Well, that and the whole "closing under-enrolled schools to save money for the rest of the system" while "slashing budgets and positions at schools in the rest of the system" thing.

by oboe on May 3, 2013 3:07 pm • linkreport

Well, that and the whole "closing under-enrolled schools to save money for the rest of the system" while "slashing budgets and positions at schools in the rest of the system" thing.

I think they'd be opening themselves up to a lot of criticism if they didn't cut budgets at schools whose projected enrollment declined 10+% in a year.

by MLD on May 3, 2013 3:52 pm • linkreport

Sure, but there are schools losing positions that have not seen a decline in enrollment--thanks to the redefinition of how DCPS defines "small school".

The $818 million spending plan, an increase of less than 1 percent from this year’s budget, calls for some new investments, but it requires cuts to staff and programs at dozens of schools, including some where enrollment is holding steady or rising.

http://www.washingtonpost.com/local/education/dc-spending-plan-cuts-programs-and-staff-at-dozens-of-schools/2013/05/01/e973b7c4-b1a9-11e2-bbf2-a6f9e9d79e19_story.html

by oboe on May 3, 2013 4:49 pm • linkreport

I am so sick and tired of this being felt heard and valued. There are schools out there who are satisfied with it all. There are parent groups who are quite comfortable and satisfied with all that's presented. I am mad as hell and won't take it anymore, really needs to take a hike.

by Rambler too on May 3, 2013 4:51 pm • linkreport

@Katherine
Without a drill down that demonstrates action to implement the vision it is unwise to continue to trust. The I will close schools but won't provide details to support the proposed savings until some indefinite time in the future does not inspire confidence. The savings proposed from the previous closings have not materialized nor has there been a sufficient explanation.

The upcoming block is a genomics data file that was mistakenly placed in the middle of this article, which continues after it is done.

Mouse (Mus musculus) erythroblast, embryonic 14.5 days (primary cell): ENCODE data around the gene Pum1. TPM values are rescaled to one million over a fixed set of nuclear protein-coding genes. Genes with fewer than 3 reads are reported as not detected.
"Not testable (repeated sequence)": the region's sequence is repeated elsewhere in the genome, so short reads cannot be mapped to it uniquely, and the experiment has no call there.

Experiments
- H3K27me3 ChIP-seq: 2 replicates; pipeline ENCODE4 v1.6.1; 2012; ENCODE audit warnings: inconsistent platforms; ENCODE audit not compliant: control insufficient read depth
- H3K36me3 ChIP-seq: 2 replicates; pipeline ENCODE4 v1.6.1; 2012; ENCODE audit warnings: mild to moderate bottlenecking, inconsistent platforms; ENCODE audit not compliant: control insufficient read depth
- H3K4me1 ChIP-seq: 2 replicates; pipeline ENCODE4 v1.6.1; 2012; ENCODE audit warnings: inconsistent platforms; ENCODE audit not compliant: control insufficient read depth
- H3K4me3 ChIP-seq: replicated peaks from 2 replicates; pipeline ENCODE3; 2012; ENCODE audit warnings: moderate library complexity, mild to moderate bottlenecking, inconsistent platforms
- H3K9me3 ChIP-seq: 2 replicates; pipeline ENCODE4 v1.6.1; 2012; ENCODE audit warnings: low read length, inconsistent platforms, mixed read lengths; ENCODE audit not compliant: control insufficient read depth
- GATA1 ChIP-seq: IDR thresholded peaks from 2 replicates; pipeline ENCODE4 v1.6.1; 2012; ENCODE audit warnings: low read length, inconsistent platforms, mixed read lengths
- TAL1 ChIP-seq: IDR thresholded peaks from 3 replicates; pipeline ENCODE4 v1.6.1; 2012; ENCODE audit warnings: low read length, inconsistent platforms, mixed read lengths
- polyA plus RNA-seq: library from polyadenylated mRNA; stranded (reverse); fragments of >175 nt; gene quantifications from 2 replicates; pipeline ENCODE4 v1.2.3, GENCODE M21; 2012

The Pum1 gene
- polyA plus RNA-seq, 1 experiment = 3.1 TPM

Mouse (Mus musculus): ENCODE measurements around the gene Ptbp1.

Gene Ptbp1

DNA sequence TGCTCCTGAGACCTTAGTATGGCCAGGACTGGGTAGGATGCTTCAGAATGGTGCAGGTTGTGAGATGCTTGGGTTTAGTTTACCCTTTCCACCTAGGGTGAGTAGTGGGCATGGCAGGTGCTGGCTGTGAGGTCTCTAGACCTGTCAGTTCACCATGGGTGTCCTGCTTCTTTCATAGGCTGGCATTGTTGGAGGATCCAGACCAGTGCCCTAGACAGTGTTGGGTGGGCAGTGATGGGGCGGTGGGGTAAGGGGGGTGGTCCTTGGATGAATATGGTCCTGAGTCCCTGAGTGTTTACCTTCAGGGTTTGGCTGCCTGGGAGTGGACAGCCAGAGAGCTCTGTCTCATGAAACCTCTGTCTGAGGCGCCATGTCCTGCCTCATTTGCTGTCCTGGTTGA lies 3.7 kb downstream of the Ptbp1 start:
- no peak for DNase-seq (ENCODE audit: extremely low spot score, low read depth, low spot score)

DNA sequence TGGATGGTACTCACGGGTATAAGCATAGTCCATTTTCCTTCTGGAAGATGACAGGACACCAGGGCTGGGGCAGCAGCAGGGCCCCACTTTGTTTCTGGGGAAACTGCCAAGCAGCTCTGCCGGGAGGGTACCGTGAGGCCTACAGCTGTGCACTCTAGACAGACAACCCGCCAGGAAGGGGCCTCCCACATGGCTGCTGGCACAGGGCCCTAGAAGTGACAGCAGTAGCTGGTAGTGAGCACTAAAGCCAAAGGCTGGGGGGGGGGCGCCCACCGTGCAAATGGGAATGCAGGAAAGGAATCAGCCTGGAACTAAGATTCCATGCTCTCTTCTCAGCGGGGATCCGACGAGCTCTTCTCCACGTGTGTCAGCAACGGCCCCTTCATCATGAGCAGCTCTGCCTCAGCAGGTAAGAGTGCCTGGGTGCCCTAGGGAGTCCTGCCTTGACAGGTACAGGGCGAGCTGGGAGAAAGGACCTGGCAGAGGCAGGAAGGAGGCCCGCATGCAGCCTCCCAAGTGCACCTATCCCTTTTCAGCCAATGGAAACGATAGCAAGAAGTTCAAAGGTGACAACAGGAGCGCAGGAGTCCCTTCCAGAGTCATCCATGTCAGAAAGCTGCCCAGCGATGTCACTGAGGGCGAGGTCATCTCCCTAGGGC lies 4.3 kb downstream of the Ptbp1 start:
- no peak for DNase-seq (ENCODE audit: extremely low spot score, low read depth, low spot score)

by danmac on May 4, 2013 11:59 am • linkreport

I think oboe hits the nail on the head. Some of us, myself in particular, were supporters of the plan to close under-enrolled schools. It was a tough call, but to continue to support failed schools didn't make much sense. Double down on successful schools, expand them, and copy what works.

But then the budget came out and my children's school, which was thriving, enrolled to capacity, and with a wait list a mile long, loses several staff positions. All the while, the Chancellor and Mayor trumpet this budget. We get feel good statements, like Ms. Henderson's in the Post. Meanwhile my kids are saying goodbye to teachers who will be cut next year.

It doesn't even appear as if it's a funding issue, but rather a clumsy, top down decision to reallocate resources in a way that individual schools and parents didn't ask for. I don't question the Chancellor's honesty, but her description of what's happening doesn't match the reality our school is facing. I genuinely wonder if she knows that.

by Tim Krepp on May 5, 2013 5:01 pm • linkreport

At the same time that DCPS is pushing their Staff Appreciation Week feel-good PR, my kid's school is trying to figure out how they're going to manage next year after being cut 4 key positions. And this is a school that is academically successful, almost fully enrolled, and well exceeds the "small school" threshold. Can we get a straight answer from the Chancellor on how this fits into some larger vision for DCPS? No. No explanation other than "enrollment, enrollment, enrollment... it's not our fault, we just have to make the numbers the mayor gave us work." Well, it's not working. And until DCPS can articulate a compelling path forward and step up their game to compete with the rigor and diverse programmatic offerings of charters, parents are going to continue to vote with their feet, even those of us who love our neighborhood schools and would love to stay.

by Laura Marks on May 6, 2013 2:16 pm • linkreport

@Laura, that is interesting. Do you know if anyone has put together a comprehensive list of questions that parents with similar concerns would like to see answered?

by Katherine Mereand-Sinha on May 6, 2013 3:15 pm • linkreport

She would be more than welcome at any of our PTA meetings to hear for herself in person, the same way CM Catania just did and CM Wells has in the past. She seems to go far out of her way to avoid hearing real parent feedback and worse, threatens principals if they fail to tamp down parent advocacy. Do I feel like the Chancellor is remotely interested in hearing about the litany of concerns that continually drive committed parents out of DCPS? Not so much.

by Laura Marks on May 6, 2013 5:14 pm • linkreport